Why Aereo's legal battle is important to Intel and Sky Angel
Last week, attention in the pay-TV and online video world was drawn to the agreements between major pay-TV distributors and TV networks. Some of those agreements, it was reported, may limit the networks' ability to do business with would-be over-the-top providers such as Intel (Nasdaq: INTC).
The issue mirrors one that has been playing out in a New York courthouse over the past year in the Aereo case. Aereo, an online video distributor that delivers local TV station signals by leasing tiny, remote TV antennas and DVRs to its subscribers, was sued by the major broadcast networks last year.
The court allowed Aereo to continue operating during a trial over its legality. Though Aereo has asked the court to dismiss the lawsuit, it has also sought access to a wide swath of retransmission consent agreements and online video licensing agreements among the major media companies, pay-TV distributors and online video providers such as Netflix (Nasdaq: NFLX), Hulu, Amazon (Nasdaq: AMZN) and Syncbak.
The court has granted Aereo access to some of those documents, including retransmission consent agreements that were revised or renegotiated after Aereo announced its business plan and that specifically mention Aereo or similar services.
At a hearing on the matter in March, an attorney for the broadcasters framed the question this way: "Are they [Aereo] entering into distribution channels that we otherwise have the right to exploit for ourselves?"
While antitrust regulators and others looking for big-media bogeymen may hope to find evidence in those agreements of a concerted effort to block upstart online video providers from licensing programming, it appears Aereo's attorneys are looking for evidence of the opposite.
They're doing this because those media companies have argued Aereo's existence has and will continue to hurt their own ability to license programming to traditional and online distributors.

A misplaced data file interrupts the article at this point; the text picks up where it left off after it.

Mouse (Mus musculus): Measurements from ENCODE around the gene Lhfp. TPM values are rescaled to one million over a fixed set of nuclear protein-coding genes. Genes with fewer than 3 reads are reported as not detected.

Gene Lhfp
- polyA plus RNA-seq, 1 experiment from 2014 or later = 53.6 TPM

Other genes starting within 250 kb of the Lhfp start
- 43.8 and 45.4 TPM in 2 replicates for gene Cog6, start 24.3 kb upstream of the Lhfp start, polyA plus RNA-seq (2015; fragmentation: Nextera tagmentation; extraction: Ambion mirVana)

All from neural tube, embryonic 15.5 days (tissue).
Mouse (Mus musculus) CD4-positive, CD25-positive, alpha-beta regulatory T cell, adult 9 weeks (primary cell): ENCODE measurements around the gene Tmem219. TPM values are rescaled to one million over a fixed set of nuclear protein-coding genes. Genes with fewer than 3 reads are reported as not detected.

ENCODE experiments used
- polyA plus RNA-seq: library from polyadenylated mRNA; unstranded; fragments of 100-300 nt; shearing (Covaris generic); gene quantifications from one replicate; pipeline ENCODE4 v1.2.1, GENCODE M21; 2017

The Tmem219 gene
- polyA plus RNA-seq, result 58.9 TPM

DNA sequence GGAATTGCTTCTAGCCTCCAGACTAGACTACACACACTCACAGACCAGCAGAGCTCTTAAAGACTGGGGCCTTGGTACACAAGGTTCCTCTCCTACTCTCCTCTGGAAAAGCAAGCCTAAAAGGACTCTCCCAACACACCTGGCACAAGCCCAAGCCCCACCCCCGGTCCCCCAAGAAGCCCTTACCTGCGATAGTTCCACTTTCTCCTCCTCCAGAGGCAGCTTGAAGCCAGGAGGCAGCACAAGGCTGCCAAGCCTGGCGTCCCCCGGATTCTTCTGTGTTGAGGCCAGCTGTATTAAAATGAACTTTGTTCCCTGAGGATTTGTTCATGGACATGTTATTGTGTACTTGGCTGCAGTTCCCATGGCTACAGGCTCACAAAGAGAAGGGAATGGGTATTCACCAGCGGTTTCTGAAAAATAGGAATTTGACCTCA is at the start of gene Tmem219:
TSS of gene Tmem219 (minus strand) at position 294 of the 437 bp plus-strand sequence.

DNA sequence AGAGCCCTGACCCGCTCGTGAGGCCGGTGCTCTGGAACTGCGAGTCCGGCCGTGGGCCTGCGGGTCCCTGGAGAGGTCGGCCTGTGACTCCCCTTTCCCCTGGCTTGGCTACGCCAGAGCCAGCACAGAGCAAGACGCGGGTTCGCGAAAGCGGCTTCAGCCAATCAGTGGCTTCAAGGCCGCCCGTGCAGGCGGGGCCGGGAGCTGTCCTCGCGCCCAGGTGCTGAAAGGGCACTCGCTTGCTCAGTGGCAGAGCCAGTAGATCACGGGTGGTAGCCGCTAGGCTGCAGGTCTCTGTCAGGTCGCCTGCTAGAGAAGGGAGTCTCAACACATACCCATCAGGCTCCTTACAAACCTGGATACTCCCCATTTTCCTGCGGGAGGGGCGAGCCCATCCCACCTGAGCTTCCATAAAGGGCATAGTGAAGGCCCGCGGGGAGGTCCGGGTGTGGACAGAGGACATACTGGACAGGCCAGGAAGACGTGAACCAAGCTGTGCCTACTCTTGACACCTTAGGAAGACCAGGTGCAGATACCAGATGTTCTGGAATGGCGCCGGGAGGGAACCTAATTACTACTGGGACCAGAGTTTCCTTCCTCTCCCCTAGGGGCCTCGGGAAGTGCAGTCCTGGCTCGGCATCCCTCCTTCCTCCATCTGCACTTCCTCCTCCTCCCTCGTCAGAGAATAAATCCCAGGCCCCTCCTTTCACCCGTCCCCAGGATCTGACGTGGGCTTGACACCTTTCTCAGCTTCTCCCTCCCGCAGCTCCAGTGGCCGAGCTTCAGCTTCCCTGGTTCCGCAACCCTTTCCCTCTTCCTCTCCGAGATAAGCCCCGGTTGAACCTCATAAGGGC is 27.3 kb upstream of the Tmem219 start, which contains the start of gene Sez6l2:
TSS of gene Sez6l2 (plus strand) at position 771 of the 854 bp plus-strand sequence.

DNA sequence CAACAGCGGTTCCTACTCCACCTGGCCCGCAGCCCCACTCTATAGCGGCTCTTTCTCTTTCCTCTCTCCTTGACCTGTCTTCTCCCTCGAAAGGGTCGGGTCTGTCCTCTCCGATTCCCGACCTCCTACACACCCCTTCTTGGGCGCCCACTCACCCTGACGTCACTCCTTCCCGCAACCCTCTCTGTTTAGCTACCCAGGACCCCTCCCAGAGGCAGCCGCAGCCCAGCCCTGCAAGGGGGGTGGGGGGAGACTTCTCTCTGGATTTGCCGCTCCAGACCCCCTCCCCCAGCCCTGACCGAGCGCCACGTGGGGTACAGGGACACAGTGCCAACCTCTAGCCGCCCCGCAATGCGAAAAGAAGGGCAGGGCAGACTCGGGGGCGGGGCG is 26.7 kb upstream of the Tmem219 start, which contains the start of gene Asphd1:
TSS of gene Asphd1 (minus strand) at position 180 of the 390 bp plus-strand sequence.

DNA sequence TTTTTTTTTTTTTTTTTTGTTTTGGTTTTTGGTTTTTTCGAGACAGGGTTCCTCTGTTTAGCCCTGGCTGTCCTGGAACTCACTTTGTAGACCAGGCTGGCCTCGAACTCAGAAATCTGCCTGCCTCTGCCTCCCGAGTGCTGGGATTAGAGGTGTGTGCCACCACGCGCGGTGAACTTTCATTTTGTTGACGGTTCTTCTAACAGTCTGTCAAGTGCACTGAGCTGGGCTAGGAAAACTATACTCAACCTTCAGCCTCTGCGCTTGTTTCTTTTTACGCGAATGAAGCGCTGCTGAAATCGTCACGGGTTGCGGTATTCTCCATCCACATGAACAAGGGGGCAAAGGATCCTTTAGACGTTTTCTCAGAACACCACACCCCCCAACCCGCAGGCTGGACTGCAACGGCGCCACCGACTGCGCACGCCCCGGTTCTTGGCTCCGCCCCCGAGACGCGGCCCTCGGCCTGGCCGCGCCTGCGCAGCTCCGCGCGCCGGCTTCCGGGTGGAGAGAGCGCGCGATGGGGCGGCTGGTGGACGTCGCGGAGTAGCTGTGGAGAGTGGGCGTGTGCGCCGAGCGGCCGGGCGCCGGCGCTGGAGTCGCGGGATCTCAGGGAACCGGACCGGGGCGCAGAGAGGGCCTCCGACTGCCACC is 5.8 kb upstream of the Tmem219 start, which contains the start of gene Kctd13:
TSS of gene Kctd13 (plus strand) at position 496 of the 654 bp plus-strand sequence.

Aereo wants "to shoot holes in that by showing that their retransmission agreements or their negotiations have not been affected by Aereo's presence on the scene," the magistrate in charge of resolving disputes over document production said at that same hearing in March, according to a transcript filed with the court.
In fact, Aereo has subpoenaed many more retransmission and licensing agreements that specifically do not mention Aereo in order to bolster its arguments that Aereo does not harm the major media companies' business prospects.
Among those are deals with other online video distributors. The contents of those agreements remain confidential and may never be discussed openly in court.
Whatever the agreements say, it seems odd that an upstart online video distributor's lawyers would be searching for evidence that pay-TV distribution agreements are not affected by services like Aereo. Perhaps that's because in a separate dispute involving unrelated parties, an online video distributor is arguing just the opposite.
Sky Angel has been seeking licenses to pay-TV programming for years and has sued C-SPAN in federal court on antitrust grounds. Sky Angel claimed that it had an agreement with C-SPAN to distribute its programming though Sky Angel's service that was abruptly terminated when C-SPAN's cable executive board members got wind of the deal.
Though a judge dismissed Sky Angel's initial complaint, the online video distributor has asked the court to force C-SPAN to provide certain documents and witnesses related to C-SPAN's board authorizing the public affairs network to end its relationship with Sky Angel.
Sky Angel cited Time Warner Cable (NYSE: TWC) CEO Glenn Britt's statement at The Cable Show last week that the company "may well" have contracts that prohibit its program suppliers from dealing with online video distributors.
It's unclear whether Sky Angel's discovery request can move forward now that the judge in the case has dismissed its complaint. Either way, the two disputes highlight the different business and legal strategies online video distributors have taken as they try to establish themselves in this fledgling industry. -- Josh